Preparing Your Research Application Material

Applying for a research position can involve multiple moving parts. When is the deadline? Do you need a resume, cover letter, research statement of interest, or transcripts? We know it can be overwhelming to prepare the required documents for applying to research positions! But remember to take a step back and release a breath – You got this!

Here are some tips from the Undergraduate Research Ambassadors on preparing your research application material before applying.

Step 1 – Breaking Down the Application

Start your research journey by researching! Look at the application and examine all the components. It’s very important to look at the position and use the description of the research role to your advantage. The description holds key elements of requirements and what you will be doing, so use that to answer specific questions or concerns you may have before applying. Here are some questions to think about as you read the description of a research opportunity:

  • What is the role? Is this research something I’m interested in?
  • Are there specific requirements? If so, do you meet them?
  • When is the application deadline? Do you have time to prepare a strong application?
  • What do you need to apply?

Asking yourself these questions is a great start to your research journey! You want to be prepared when it comes time to apply, so looking through each application and breaking down the moving parts is so important.

Step 2 – Make a Plan

After looking through the application, it’s time to make a plan!

We recommend starting off with a list. What do you need to submit your application? When you know what you need, this will give you an idea of what you need to edit or create before you can apply. With this information, you can create a deadline for yourself! If you are applying for a research position that requires a resume and cover letter and has a deadline in a month, give yourself 3 weeks to get those written and reviewed. This deadline is your “buffer” deadline that will hold yourself accountable for getting those application materials created and reviewed by someone with a week to spare. We always recommend submitting a little early as it keeps you from putting it off and then rushing to submit something that might not be as great.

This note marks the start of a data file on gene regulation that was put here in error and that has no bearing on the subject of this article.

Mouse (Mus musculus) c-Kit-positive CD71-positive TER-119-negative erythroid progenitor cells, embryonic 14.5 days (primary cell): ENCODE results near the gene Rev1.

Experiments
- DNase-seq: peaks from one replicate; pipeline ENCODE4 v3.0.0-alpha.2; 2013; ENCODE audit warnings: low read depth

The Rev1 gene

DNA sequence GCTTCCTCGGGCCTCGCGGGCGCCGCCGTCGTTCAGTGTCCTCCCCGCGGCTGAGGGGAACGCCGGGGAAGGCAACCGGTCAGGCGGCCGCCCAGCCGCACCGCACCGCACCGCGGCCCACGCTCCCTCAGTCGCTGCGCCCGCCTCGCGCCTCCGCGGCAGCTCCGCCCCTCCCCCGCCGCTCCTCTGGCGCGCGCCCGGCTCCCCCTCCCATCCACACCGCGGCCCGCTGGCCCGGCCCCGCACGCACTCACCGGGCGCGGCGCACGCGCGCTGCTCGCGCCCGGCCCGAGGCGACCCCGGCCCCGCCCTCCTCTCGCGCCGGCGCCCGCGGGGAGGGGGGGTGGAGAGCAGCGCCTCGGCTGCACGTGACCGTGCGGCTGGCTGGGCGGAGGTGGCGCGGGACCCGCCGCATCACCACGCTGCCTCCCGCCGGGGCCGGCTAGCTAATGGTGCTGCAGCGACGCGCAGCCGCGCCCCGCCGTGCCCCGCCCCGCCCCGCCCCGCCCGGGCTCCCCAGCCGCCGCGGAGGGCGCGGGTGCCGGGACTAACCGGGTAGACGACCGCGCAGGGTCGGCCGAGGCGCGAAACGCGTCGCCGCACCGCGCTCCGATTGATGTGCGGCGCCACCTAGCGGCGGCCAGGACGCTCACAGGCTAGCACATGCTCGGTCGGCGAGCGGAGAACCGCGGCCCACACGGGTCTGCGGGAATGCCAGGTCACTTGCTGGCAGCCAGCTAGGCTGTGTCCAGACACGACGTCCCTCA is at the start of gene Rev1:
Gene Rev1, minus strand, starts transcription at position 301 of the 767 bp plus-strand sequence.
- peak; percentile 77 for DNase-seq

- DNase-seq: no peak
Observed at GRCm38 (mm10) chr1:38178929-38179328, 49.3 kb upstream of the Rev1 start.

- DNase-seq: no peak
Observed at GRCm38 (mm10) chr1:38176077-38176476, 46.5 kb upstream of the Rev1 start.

Step 3 – Prepare the Parts

Every research application will differ from each other and what they require. Many will require a resume, but others may include one or more of the following:

  • Cover Letter
  • Research Statement of Interest
  • Transcripts
  • Letters of Recommendations or References

Below are some tips for each part and some resources to help you along the way!

A resume is a one-page professional document that shows off your qualifications, skills, and experiences that show you are fit for the role you are applying to. For a research role, you want to showcase the technical skills and experiences you have!

Tip: For your research resume, you can include relevant coursework and/or your academic experiences, such as class projects, to show your previous academic experience that relates to the research topic.

Need help creating or editing your resume for a research role? I recommend making a 1:1 appointment with a Career Peer Coach. The peer coaches can help you edit your resume and tailor it specifically for the research role you are applying for!

You can see resume information, examples, and templates on our website as well as in the Wildcat Career Guide, starting on page 13. There is also a great resume checklist you can use as your guide while editing your resume.

A cover letter is a one-page document that is more personable but professional. You are sharing:

  • What role you are applying for
  • Why you are interested in the research role